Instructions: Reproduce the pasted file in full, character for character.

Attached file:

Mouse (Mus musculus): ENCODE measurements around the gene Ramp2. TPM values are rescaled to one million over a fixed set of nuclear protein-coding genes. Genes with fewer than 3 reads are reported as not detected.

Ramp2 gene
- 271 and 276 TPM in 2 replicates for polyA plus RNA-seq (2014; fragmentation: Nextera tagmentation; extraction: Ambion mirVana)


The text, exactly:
Mouse (Mus musculus): ENCODE measurements around the gene Ramp2. TPM values are rescaled to one million over a fixed set of nuclear protein-coding genes. Genes with fewer than 3 reads are reported as not detected.

Ramp2 gene
- 271 and 276 TPM in 2 replicates for polyA plus RNA-seq (2014; fragmentation: Nextera tagmentation; extraction: Ambion mirVana)